Unlike the FLSA, state and local law may require meal periods or rest breaks for certain employees,  including by specifying when those breaks must occur during a shift. Audits should address those  requirements and ensure that, where necessary, employees are compensated for that time.  

6. Tips, Tip Pooling, and Tip Credits 

Special minimum wage and other rules apply to tipped employees, including allowing employers,  under certain circumstances, to credit a portion of employee tips toward the FLSA’s minimum  wage requirement (29 U.S.C. § 203(m)(2)(A); 29 C.F.R. § 531.59(b)). 

During an audit, employers that choose to take a tip credit should ensure that they are:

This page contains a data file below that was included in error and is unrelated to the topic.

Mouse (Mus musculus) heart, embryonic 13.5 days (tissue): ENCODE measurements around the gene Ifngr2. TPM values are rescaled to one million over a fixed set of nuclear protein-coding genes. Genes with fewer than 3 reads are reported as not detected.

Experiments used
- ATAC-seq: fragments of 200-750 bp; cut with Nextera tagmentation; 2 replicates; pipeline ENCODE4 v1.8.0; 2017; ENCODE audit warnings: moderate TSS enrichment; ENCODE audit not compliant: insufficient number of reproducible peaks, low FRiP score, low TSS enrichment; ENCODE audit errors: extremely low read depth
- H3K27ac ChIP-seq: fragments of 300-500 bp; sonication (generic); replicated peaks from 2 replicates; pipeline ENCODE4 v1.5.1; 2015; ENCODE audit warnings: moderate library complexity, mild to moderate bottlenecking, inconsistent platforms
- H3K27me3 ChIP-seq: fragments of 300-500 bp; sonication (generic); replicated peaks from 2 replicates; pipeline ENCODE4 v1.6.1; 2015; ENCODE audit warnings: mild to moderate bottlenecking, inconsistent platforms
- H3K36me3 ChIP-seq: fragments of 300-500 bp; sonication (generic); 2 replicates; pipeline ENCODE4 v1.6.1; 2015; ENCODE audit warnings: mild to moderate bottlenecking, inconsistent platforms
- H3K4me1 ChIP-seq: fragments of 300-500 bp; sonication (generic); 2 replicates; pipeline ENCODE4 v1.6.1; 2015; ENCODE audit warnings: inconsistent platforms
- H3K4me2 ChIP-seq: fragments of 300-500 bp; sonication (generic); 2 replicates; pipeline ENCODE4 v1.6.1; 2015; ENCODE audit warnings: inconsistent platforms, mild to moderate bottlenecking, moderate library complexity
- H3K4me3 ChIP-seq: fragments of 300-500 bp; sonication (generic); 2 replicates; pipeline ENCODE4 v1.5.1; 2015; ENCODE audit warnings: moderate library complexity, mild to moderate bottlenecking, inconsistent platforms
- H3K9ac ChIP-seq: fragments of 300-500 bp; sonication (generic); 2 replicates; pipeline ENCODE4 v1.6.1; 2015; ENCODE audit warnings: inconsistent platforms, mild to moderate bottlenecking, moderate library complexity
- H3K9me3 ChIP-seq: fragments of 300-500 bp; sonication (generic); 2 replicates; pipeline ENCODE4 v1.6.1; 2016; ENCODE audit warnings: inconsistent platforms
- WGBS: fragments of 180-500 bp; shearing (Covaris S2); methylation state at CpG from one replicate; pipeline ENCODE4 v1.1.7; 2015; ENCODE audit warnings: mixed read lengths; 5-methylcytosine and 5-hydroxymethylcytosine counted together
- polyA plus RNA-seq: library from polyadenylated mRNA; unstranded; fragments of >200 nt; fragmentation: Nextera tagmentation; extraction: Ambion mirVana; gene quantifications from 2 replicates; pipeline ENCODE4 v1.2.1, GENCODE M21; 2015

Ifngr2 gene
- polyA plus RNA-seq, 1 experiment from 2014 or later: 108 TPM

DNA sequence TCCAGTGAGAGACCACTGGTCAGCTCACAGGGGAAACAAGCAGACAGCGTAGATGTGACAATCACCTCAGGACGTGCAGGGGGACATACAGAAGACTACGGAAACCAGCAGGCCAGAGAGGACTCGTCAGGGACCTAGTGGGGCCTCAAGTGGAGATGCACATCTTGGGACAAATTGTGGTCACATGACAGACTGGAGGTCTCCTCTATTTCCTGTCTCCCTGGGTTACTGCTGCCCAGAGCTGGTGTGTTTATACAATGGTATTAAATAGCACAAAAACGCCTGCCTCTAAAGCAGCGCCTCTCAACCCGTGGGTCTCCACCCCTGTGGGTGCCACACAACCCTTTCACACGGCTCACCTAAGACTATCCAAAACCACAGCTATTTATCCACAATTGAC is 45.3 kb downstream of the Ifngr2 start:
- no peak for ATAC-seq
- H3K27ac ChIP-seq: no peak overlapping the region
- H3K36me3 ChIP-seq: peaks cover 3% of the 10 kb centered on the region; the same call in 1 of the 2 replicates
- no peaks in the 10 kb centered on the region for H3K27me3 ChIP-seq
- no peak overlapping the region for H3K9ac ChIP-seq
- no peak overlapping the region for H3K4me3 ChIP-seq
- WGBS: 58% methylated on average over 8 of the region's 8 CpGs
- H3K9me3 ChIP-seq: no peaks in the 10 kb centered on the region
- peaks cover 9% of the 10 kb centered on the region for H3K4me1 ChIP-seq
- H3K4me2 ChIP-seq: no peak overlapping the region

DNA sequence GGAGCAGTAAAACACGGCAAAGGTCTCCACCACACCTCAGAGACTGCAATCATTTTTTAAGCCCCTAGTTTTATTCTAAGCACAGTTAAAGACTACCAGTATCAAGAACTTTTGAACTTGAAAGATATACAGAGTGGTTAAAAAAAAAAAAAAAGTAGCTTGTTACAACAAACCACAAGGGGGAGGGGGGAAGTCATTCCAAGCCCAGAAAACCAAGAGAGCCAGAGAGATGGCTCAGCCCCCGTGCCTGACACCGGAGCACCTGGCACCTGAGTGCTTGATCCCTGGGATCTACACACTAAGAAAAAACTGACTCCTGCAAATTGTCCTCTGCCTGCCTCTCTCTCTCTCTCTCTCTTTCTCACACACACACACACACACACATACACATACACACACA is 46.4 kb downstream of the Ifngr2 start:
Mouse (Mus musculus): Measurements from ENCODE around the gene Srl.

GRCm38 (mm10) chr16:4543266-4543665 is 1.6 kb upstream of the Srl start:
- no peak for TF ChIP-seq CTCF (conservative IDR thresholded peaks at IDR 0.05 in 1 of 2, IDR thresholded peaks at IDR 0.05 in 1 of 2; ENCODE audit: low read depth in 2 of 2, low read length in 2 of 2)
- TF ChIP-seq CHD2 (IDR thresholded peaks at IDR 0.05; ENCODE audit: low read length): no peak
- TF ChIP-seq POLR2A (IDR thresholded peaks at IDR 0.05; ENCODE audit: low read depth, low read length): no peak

• Informing tipped employees of the tip credit provisions before taking a tip credit (for a sample notice, see Standard Document, Tip Credit Notice Under the Fair Labor Standards Act). 

• Paying tipped employees at least $2.13 an hour in cash or direct wages. 

• Taking a tip credit of no more than $5.12 an hour. 

• Making up the difference with additional cash wages if an employee’s cash wages plus their actual tips equal less than the applicable minimum wage. 

• Allowing employees to retain all tips they receive, except to the extent they participate in a valid tip pooling arrangement. 

(29 U.S.C. § 203(m)(2); 29 C.F.R. § 531.59.) 

Any employer of tipped employees, regardless of whether it takes a tip credit, should ensure that  neither it, nor its managers or supervisors, keep any portion of employee tips for any purpose (29  U.S.C. § 203(m)(2)(B)). 

Other tipped employee issues include: 

• Mandatory tip pool requirements.